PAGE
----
“Martha. Listen to me. My mother asked me to kill her.” (Lily)
Butterfly Kiss unfolds to fill the limbo between the arrest and trial of Lily Ross, for matricide: “I’ve been reading a lot lately. Sensational crime cases. Mostly murder cases. There’s a vested interest, I’ll admit.”
A telling stage direction: ‘The time is the present, the imagined past and the imagined future’. And it’s the continual, cumulative overlap of times, spaces, places, the bleed between dialogue and monologue, the dance of figures skipping in and out of each other’s orbits which makes Butterfly Kiss so almost liquid crystal. Form solidifies in patterns around events – each of which lasts a matter of minutes, sometimes moments, before dissolving, allowing the configuration to refacet itself. It’s more fluid again than Weldon Rising‘s series of circular frames – and feels as freshly freestyle and futureproof as Churchill & Lan’s A Mouthful of Birds or Kane’s 4:48 Psychosis.
“It’s a long time before I actually speak to Lily. I was transferred quite a bit, you see, and I could taste the distance between us through the telephone lines. As if each transfer, each click of each switchboard, took me deeper underground. Under something I could not accept.” (Martha)
Another stage direction reads: ‘Although Lily’s age ranges substantially during the course of the play, no attempt should be made to ‘play’ the younger ages.’ This is how to do contemporary unrealism: ‘”How old did you say you were, Lily? Forty-six? Twelve? Seventy-seven?” (Jenny) Reverberating through the play’s ‘real’ world, Lily’s mother (Jenny) becomes demented, old before even her own mother (Lily’s grandmother, Sally): “I could leave you here, you know that. Let you rot in place. Shrivel up with a shot glass in one hand and a blood pressure kit in the other. I shrivel little by little myself, just thinking about how I could have given birth to something like you.” Time out of joint.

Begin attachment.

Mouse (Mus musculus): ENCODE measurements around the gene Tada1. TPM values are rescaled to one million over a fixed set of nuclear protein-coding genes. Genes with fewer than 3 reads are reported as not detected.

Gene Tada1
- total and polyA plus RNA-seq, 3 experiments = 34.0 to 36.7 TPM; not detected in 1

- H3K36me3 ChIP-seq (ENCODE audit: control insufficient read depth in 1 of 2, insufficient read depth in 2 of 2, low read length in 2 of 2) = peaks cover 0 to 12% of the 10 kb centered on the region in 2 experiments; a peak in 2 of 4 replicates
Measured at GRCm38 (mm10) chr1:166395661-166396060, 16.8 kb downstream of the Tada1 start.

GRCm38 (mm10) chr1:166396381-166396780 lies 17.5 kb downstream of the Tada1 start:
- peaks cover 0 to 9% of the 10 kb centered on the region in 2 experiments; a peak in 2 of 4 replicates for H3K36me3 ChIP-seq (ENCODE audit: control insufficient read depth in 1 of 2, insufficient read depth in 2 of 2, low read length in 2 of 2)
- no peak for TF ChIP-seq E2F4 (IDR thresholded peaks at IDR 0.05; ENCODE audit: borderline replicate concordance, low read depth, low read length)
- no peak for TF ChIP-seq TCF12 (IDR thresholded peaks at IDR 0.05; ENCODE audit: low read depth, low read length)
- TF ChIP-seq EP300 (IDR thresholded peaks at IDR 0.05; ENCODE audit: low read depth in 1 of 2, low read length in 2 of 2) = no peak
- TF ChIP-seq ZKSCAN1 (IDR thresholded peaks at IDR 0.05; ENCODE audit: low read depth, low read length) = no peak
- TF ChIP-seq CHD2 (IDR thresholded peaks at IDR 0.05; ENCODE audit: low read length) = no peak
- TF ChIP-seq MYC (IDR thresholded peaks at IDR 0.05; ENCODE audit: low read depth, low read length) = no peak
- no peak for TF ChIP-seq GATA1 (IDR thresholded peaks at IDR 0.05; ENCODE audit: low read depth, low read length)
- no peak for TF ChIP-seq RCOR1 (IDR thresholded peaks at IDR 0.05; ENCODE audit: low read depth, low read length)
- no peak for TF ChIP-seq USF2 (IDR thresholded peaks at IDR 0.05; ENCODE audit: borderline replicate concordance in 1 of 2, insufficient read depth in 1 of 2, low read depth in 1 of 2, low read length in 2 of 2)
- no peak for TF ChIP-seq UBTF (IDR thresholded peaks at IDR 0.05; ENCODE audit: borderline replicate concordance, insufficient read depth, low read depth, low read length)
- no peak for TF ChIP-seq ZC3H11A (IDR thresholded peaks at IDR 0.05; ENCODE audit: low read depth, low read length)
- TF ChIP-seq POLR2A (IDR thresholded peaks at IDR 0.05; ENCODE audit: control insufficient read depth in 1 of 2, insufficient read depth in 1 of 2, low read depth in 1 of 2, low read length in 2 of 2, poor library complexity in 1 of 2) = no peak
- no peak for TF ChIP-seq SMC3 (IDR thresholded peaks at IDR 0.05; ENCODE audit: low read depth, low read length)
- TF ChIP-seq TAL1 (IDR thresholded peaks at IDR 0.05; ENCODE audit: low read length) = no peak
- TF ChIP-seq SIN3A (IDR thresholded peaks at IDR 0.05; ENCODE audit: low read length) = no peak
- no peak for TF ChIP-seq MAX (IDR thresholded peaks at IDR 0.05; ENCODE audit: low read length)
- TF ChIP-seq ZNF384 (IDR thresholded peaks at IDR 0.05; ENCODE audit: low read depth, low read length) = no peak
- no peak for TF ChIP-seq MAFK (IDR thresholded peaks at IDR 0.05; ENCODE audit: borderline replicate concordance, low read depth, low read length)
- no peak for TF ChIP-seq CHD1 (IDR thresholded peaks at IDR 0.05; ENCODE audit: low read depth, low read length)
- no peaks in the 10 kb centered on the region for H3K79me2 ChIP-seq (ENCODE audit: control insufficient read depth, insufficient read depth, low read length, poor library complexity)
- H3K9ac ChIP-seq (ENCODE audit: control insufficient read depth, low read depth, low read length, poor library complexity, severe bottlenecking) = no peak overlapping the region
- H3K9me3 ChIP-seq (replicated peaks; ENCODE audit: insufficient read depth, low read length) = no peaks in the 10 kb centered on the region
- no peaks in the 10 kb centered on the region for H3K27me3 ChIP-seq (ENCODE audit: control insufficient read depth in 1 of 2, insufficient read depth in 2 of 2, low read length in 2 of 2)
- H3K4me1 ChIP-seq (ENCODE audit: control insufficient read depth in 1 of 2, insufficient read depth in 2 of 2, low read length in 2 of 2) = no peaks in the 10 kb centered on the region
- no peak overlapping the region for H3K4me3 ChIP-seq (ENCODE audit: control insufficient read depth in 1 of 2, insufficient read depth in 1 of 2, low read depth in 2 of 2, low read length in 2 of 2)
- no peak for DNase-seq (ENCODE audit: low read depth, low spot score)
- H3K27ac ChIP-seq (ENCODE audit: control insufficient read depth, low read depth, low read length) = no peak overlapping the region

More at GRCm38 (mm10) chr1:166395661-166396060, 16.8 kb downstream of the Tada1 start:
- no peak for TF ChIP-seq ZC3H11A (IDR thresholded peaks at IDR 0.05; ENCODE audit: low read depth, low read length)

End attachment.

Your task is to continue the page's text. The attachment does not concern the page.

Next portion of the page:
Vignettes from Lily’s life evaporate into one another, sometimes react. Her awakening sexuality. Her parents’ mistaken lovematch: “Your daddy was a wrong number, Lily, who ought never been answered.” (Jenny); “My father is a scientist. He likes to watch.” (Lily) Her latest (last?) relationship, with Martha – another source of simmering tension between Lily and her mother and grandmother. Ultimately, it is the casual everyday cruelty between the three that drives toward an end with no consummation, conclusion, or verdict – only an act of deep, hidden love.